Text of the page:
Dr Clare Morrison

Article by Dr Clare Morrison

Cystitis Treatment For Men

Cystitis is a bacterial infection, where bacteria enters the bladder and sticks to the urethra (the tube that carries urine from the bladder and out of the body).  This condition is also known as lower urinary tract infection (UTI).

Cystitis is less common in men as they have a longer urethra than women, which means that bacteria has to travel for a lot longer to reach the bladder. However, it can be more serious and painful if not treated quickly. Mild cystitis usually clears up within three to four days when sufferers drink plenty of water, avoid alcoholic and caffeinated drinks, and take painkillers, such as paracetamol or ibuprofen.

In men, cystitis more commonly occurs if the prostate gland (located between the penis and bladder) is enlarged.  It could also be due to inflammation and infection of the prostate.

Men should not ignore the symptoms of cystitis as it can get serious if not treated quickly. Men should seek immediate medical attention to rule out anything serious.

In addition, an immediate consultation with a GP would be recommended if the following applies:

–         Diabetes

–         Kidney or liver problems

–         Prostate problems

–         Low immune system due to other medications

Treatments most commonly prescribed for cystitis include antibiotics, such as Trimethoprim and Nitrofurantoin. Co-amoxiclav and Cefalexin are other antibiotics that are prescribed if bacteria are still resistant to the infection.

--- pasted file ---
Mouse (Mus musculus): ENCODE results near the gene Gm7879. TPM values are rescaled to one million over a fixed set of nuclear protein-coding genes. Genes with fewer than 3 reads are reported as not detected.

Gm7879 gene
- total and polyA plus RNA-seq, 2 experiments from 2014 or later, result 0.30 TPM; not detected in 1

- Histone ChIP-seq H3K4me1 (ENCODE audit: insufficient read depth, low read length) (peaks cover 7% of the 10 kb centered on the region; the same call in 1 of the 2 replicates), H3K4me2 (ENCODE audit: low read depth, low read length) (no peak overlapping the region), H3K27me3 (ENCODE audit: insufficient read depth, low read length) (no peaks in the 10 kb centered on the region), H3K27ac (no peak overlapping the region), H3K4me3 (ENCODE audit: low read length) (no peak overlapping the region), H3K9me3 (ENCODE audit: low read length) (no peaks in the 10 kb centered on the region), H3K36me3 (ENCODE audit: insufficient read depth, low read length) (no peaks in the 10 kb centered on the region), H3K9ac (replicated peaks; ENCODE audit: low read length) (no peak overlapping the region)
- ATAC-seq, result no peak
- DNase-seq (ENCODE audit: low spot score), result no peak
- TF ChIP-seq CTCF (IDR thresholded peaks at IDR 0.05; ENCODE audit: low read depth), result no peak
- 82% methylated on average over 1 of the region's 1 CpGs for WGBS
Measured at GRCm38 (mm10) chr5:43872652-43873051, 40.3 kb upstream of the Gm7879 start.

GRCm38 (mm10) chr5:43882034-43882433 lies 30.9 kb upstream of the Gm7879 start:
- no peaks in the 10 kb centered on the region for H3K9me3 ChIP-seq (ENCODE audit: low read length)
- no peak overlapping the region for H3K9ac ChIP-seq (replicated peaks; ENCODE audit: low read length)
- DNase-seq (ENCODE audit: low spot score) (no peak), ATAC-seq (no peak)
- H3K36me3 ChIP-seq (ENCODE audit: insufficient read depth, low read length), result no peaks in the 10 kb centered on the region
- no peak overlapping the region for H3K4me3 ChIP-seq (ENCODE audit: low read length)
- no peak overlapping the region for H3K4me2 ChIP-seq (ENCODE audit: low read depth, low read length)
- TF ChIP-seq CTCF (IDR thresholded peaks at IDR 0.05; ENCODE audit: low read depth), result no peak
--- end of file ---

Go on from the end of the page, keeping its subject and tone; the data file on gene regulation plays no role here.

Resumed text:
This is one of the most common antibiotics prescribed for cystitis.

Dose: 200mg twice daily. The treatment is usually for a period of three to seven days.

Warning: If an allergic reaction, such as swollen lips and/or breathlessness occurs, stop treatment immediately and consult your doctor. Antihistamines, such as Piriton, Cetirizine, or Loratadine can be taken to treat the allergic reaction. Your GP could also prescribe a different type of antibiotic.

Side effects: nausea, vomiting, rashes, itching are the most common side effects.

If you suffer from blood disorders, then this treatment should not be taken.


Another common antibiotic prescribed for cystitis. This antibiotic is also prescribed when Trimethoprim is not suitable for the patient, for instance, when an allergic reaction takes place with Trimethoprim.

Dose: 50mg four times a day for seven days.

Common side effects: anorexia, nausea, vomiting and diarrhoea. If the medication is taken with or after food, then side effects can be prevented.


Cystitis can often be prevented if:

–          You abstain from sexual intercourse

–          You avoid alcohol and caffeine drinks

–          You avoid cranberry juice whilst suffering from the infection. This is important because during the infection, the bladder is very acidic (bacteria live under acidic conditions) and drinking cranberry juice will make the bladder even more acidic. Cranberry juice is consumed as prevention to the infection; not as a treatment.

–          You drink plenty of water. Bicarbonate soda can be added to water to neutralise the acidity of the bladder.  Men suffering from high blood pressure should not add bicarbonate soda as that can increase the blood pressure.

–          You take painkillers

Dr Clare Morrison
Dr Clare Morrison
Experienced General Practitioner in Hampshire since 1995, with particular interest in Nutrition, Obesity and Smoking Cessation.
Originally published February 23 2014, updated October 06 2018